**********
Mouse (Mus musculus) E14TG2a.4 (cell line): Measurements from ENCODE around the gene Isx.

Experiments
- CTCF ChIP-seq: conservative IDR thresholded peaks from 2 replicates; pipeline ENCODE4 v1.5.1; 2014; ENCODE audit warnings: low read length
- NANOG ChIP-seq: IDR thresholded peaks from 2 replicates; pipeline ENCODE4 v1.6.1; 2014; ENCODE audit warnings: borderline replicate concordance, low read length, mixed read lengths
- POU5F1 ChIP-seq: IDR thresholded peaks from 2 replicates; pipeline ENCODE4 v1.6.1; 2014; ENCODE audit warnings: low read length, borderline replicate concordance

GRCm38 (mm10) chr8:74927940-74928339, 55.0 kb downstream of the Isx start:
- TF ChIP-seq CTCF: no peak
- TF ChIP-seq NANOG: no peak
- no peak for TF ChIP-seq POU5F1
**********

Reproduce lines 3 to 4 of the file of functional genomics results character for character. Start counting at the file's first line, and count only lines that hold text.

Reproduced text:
- CTCF ChIP-seq: conservative IDR thresholded peaks from 2 replicates; pipeline ENCODE4 v1.5.1; 2014; ENCODE audit warnings: low read length
- NANOG ChIP-seq: IDR thresholded peaks from 2 replicates; pipeline ENCODE4 v1.6.1; 2014; ENCODE audit warnings: borderline replicate concordance, low read length, mixed read lengths